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Corrections mental health position filled

By Kristina Jackson

Riley County Community Corrections has filled a position to offer mental health services to its clients.

Brett Bruning started last month in his position as care coordinator with Pawnee Mental Health Services. Since that time, Bruning has been helping to identify those in the system who might benefit from mental health and substance abuse treatment.

“I’ve just been coordinating services and identifying what the needs are,” Bruning said.

Community Corrections Director Shelly Williams said the process starts with a risk assessment of the offender. Those who are identified as moderate to high risk are then referred to Bruning so he can figure out their needs and refer them to the resources for that problem, such as substance abuse.

“You’re not targeting the very high or low risk,” Williams said. “You’re targeting those most likely to change their behavior.”

Bruning said he has already identified 40 corrections clients with mental-health needs.

“We’re really excited,” Williams said. “Our employees can focus more on the criminal thinking, and he can take more of this kind of intervention.”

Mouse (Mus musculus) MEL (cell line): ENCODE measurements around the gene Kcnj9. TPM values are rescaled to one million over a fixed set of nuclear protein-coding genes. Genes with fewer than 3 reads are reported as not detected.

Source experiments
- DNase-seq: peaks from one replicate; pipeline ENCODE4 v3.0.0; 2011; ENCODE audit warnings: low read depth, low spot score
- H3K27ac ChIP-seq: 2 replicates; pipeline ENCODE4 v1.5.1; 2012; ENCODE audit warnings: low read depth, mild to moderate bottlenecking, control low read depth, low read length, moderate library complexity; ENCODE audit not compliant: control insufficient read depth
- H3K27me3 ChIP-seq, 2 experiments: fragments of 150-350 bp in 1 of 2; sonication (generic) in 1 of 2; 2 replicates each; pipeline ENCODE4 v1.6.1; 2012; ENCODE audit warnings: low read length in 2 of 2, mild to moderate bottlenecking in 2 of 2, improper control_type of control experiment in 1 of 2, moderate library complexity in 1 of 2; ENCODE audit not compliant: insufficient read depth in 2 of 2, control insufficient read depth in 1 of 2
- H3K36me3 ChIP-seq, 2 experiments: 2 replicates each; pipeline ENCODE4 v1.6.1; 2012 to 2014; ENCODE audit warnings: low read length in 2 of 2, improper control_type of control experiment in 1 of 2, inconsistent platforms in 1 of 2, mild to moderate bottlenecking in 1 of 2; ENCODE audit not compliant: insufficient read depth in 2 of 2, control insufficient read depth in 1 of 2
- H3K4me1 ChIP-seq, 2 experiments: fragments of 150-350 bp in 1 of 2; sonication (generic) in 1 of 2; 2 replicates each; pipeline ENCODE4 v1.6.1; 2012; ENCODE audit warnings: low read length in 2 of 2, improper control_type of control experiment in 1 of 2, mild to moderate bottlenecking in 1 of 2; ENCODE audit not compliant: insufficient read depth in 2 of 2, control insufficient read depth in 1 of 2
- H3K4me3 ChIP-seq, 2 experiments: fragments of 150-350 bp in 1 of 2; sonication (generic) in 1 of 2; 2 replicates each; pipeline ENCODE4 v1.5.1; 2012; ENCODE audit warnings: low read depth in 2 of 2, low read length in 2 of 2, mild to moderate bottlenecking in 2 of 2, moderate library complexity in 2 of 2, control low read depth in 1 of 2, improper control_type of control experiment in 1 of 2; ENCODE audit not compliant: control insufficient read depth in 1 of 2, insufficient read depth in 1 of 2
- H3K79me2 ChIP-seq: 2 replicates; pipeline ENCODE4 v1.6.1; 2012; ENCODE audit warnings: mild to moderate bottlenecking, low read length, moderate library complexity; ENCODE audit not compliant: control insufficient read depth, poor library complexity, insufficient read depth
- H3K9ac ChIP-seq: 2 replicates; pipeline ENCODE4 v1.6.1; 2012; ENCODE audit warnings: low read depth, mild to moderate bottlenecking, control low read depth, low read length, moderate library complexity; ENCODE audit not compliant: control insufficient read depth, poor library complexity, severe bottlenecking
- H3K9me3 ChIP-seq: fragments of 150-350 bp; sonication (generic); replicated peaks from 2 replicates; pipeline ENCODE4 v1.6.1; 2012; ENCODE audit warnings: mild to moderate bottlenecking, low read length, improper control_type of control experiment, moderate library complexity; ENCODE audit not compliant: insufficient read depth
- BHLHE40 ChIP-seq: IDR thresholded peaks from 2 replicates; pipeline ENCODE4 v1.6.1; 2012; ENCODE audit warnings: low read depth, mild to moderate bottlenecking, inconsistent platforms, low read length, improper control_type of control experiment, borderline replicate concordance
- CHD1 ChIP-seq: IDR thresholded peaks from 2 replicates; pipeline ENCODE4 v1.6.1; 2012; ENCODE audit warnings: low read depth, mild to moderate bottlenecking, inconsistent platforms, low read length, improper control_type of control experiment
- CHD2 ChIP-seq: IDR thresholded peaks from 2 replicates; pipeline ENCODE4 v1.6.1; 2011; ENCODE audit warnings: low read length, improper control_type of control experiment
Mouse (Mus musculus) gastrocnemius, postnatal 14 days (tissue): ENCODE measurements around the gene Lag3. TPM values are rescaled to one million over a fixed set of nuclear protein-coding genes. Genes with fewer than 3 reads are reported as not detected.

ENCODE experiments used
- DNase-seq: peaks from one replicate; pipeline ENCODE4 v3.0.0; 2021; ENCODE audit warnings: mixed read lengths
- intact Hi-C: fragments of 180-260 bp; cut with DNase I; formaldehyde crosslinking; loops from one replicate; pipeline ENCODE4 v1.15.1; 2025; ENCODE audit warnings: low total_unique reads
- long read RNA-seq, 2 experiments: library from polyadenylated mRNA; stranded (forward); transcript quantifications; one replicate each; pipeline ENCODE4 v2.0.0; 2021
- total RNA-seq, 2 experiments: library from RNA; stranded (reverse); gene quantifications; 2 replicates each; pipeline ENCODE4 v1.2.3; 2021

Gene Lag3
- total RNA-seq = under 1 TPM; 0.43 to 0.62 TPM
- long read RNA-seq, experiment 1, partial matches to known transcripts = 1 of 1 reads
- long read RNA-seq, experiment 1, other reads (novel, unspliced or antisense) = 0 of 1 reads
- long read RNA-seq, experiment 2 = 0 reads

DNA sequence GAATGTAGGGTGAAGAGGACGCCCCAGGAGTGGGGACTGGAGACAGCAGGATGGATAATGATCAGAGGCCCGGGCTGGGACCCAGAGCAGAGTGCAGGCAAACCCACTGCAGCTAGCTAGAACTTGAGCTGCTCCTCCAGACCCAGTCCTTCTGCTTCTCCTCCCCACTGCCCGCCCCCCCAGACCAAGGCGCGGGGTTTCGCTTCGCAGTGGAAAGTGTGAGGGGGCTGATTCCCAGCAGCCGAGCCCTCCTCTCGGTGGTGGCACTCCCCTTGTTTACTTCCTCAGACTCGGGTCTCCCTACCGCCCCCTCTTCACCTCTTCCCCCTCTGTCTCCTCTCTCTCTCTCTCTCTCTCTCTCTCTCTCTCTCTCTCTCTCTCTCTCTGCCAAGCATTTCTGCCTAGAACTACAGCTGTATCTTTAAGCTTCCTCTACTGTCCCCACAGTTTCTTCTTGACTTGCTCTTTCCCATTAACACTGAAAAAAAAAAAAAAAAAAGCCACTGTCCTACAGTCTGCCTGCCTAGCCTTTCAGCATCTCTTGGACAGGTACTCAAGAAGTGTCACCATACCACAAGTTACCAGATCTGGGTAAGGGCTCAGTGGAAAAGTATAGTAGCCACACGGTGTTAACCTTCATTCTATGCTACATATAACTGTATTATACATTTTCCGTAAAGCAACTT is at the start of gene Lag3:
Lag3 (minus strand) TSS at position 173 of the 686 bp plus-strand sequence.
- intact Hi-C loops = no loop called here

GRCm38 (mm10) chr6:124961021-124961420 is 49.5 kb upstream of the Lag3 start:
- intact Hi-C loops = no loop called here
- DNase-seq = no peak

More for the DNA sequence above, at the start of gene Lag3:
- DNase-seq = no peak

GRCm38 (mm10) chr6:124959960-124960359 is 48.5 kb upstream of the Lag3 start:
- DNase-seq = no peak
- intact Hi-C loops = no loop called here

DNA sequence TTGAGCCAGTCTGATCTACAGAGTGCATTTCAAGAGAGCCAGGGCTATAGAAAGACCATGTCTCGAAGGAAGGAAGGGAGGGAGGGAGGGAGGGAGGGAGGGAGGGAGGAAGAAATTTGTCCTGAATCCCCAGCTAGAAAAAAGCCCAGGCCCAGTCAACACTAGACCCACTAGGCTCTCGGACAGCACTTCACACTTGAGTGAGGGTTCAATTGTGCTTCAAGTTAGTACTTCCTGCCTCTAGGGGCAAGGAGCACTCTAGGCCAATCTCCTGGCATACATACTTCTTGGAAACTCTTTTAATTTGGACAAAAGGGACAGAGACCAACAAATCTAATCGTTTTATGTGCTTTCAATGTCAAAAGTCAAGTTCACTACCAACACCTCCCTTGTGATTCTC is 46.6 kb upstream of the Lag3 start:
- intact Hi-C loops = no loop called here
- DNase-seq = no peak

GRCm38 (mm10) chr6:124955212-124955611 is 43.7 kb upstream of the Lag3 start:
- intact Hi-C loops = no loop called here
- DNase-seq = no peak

Riley County Emergency Management is finally ready to replace its old radio equipment, which should make it easier for all its services to stay in touch in an emergency.

Bids for the radio were opened in October, but according to Emergency Management director Pat Collins, many of the bids did not meet the specifications required by the county.

The county was looking to purchase portable and mobile radios for its ambulances, but it needs them to be similar to those the department already uses in order to cut down on training time. Because the original bids did not meet these requirements, the county asked for more bids.

On Thursday the commission split the bid according to the recommendations of Emergency Management staff with the purchase of Kenwood radios from KaComm of Manhattan and Motorola radios from TBS Inc. of Topeka.

Collins said the radios would be purchased with grant money from the National Fire Administration.

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